New Delhi: With food safety regulator FSSAI setting new standards for camel milk, dairy major GCMMF, which sells products under the Amul brand, on Friday said it will launch camel milk in the next three months.
Amul will first start selling camel milk in Ahmedabad and will later launch in other cities.
“We operationalised standards for camel milk today. We took two years to come out with standards. The standards will help better marketing of camel milk in cities,” Food Safety and Standards Authority (FSSAI) Chairman Pawan Agarwal said at an exhibition organised by NGOs ‘Sahjeevan’ and ‘Foundation for Ecological Security’ here.
This will also help create awareness about the health benefits of camel milk, he added.
Aggarwal assured that it would take possible measures if any fine tuning is required in the standards going forward.
Speaking on the occasion, Gujarat Cooperative Milk Marketing Federation’s (GCMMF) Marketing Manager Hardeep Banga said that the cooperative will launch camel milk in 500 ml bottle in the next three months.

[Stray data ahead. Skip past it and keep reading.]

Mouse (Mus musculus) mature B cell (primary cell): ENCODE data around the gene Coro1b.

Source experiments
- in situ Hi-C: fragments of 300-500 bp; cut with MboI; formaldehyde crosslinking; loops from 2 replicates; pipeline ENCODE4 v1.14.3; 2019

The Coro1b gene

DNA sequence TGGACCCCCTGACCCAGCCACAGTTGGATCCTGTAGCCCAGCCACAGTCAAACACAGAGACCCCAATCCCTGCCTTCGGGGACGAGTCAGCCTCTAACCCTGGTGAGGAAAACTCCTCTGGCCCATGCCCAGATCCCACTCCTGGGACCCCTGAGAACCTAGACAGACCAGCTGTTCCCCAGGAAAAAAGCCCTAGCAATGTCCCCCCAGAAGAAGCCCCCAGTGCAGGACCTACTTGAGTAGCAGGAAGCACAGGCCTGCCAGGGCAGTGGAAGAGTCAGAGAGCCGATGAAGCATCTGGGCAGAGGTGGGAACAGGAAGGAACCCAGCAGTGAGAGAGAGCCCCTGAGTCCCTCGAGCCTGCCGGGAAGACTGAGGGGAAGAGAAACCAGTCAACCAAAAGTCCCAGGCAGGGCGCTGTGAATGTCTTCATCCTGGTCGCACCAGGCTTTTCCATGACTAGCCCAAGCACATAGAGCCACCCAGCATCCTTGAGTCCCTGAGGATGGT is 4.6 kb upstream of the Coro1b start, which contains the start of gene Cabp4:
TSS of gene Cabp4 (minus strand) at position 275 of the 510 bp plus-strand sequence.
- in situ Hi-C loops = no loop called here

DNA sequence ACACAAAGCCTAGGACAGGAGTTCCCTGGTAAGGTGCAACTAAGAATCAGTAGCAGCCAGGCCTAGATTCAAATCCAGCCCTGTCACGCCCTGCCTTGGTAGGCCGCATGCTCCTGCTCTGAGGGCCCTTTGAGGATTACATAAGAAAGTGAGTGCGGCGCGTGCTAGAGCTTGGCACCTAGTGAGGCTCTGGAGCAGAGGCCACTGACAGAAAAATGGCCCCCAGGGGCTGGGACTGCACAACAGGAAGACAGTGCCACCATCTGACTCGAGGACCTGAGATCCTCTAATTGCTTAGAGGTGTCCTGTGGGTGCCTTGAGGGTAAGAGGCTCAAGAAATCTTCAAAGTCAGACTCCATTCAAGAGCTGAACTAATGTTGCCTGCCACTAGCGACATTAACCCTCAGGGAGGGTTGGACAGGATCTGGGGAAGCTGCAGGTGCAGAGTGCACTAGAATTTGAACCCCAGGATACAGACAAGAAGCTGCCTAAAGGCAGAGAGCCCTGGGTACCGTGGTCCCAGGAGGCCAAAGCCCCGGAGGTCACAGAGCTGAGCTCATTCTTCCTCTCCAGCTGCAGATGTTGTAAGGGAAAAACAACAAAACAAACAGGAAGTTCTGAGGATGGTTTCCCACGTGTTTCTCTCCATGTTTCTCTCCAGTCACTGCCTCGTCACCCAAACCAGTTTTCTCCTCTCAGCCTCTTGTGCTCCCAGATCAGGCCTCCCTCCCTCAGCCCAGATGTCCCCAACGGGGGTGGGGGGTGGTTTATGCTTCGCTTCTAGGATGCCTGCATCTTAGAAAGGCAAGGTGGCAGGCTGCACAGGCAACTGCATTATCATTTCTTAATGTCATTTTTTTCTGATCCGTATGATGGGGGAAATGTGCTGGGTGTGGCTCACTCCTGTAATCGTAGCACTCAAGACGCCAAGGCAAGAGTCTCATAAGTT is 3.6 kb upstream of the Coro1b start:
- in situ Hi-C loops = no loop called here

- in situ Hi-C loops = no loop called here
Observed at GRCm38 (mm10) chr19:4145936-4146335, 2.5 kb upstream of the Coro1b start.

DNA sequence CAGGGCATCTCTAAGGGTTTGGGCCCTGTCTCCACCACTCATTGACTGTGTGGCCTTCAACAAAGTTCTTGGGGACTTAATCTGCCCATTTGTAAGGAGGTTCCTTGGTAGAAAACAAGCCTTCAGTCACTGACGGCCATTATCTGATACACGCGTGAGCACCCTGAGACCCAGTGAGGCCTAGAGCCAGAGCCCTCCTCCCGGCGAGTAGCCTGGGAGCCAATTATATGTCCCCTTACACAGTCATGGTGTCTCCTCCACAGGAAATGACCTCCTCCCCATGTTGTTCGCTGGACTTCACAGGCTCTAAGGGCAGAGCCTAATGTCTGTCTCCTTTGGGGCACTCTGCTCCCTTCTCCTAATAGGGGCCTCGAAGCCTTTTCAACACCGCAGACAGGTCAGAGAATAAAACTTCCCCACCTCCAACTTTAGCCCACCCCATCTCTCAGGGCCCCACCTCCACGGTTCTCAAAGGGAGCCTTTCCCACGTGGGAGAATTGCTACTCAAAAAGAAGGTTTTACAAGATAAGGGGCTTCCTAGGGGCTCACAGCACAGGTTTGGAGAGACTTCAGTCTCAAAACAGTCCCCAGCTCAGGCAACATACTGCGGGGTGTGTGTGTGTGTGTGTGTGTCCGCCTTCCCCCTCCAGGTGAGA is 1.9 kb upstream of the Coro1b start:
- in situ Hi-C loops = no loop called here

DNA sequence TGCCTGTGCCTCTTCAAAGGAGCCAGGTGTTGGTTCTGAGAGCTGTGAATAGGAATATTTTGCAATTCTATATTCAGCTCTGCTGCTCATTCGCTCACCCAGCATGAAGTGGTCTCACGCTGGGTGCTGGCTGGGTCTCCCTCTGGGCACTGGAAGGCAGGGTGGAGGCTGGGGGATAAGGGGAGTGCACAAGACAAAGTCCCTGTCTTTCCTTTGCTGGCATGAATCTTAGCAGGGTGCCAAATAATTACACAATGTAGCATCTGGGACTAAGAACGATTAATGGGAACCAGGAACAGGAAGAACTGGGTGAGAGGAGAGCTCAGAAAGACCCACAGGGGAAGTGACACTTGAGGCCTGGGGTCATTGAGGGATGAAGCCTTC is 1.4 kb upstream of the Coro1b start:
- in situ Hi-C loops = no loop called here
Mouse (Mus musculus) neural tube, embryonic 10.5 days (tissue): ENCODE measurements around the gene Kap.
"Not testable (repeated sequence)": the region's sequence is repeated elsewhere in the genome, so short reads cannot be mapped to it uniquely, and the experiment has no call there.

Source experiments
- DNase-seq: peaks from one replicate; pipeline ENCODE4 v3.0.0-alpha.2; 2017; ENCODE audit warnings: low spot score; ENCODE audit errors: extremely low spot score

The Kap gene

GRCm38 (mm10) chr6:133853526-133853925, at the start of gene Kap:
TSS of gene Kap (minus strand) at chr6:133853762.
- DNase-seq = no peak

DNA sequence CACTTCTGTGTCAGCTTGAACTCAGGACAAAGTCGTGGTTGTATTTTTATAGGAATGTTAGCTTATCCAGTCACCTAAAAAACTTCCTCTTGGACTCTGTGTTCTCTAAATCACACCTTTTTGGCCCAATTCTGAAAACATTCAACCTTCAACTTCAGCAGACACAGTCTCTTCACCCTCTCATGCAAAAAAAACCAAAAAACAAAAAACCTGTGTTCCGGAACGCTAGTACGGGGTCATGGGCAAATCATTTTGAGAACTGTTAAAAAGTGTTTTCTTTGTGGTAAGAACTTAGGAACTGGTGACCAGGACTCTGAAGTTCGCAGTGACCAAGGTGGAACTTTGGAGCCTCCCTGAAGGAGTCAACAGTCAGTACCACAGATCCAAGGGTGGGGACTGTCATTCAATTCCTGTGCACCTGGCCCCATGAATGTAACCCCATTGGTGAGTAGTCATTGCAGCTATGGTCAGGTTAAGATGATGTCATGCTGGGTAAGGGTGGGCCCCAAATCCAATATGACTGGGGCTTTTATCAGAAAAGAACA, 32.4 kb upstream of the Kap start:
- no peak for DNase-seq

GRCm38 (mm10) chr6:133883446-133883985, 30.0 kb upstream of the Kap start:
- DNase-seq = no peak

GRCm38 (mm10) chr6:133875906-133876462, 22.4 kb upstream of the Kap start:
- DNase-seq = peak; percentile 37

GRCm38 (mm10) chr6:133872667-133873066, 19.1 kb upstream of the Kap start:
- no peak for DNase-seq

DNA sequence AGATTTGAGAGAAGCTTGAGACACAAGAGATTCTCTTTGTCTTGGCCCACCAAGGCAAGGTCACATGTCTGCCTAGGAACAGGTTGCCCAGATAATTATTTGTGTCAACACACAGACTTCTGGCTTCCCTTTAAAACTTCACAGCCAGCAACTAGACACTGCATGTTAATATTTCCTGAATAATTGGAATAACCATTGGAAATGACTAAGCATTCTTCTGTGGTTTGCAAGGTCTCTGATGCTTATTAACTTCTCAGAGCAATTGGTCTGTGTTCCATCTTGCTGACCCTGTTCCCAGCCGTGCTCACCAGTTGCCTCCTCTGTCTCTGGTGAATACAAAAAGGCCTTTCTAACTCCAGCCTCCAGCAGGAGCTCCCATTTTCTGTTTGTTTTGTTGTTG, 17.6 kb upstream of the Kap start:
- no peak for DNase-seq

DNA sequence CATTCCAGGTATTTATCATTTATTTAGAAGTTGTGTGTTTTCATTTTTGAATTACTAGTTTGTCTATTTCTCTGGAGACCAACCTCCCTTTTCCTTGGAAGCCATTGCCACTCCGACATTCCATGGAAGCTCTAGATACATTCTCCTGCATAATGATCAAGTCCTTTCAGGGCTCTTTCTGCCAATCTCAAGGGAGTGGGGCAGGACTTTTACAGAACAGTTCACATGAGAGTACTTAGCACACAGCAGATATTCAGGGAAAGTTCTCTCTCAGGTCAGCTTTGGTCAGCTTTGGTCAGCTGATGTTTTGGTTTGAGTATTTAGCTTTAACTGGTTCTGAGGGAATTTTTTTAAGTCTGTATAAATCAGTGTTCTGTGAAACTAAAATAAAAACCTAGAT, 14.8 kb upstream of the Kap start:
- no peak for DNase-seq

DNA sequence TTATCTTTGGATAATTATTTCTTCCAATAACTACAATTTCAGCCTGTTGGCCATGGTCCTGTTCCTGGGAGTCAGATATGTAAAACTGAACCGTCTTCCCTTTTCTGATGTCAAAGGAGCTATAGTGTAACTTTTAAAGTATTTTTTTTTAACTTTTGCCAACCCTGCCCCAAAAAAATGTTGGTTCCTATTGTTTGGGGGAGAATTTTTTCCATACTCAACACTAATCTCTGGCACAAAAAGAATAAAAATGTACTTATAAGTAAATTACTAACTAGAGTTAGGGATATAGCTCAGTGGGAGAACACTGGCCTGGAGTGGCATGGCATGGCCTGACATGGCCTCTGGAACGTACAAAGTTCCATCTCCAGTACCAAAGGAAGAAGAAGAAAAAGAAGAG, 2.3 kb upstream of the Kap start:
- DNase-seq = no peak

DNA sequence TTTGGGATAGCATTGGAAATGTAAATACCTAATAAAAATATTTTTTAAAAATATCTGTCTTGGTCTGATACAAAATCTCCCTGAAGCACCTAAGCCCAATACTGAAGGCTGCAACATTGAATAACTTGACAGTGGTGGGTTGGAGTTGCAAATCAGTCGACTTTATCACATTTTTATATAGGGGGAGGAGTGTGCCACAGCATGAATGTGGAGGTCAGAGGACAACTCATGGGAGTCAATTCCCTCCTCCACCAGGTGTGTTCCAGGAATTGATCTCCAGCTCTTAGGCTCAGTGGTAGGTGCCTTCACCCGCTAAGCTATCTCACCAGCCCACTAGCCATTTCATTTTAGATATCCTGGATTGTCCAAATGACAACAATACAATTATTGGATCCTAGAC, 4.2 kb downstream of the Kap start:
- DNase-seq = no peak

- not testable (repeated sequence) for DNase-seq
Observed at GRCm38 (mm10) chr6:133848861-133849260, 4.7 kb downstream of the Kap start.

“Now, the plant is ready in Kutch. We are going to market camel milk in the next three months. Initially, it is will be sold in Ahmedabad through Amul booths in 500 ml bottle,” he said, adding that the camel milk would later be marketed in Delhi and Mumbai.
Two years back, Sahjeevan approached GCMMF for marketing of camel milk produced in Kutch area. A Rs 3 crore project was initiated and about Rs 70 lakh funding support was provided together by state and central governments, he added.
Union Agriculture Minister Radha Mohan Singh said, “After assessing scientifically, camel milk has been recognised with the line of food grade. This will not only benefits rearers of camels but also facilitate for value-addition productions.”
A beginner’s book on pastoralism ‘A World Without a Roof’ written by Sarita Sundar was also launched at the exhibition on pastoralists being held at Indira Gandhi National Centre for the Arts (IGNCA) here from December 2-18.
The 16-day multi-media exhibition will showcase the lifestyles of Indian pastoralists – their remarkable history of mobility, the fantastic eco-systems which nurture their life-world, their culture, science, art, spiritual moorings and the economics of herding.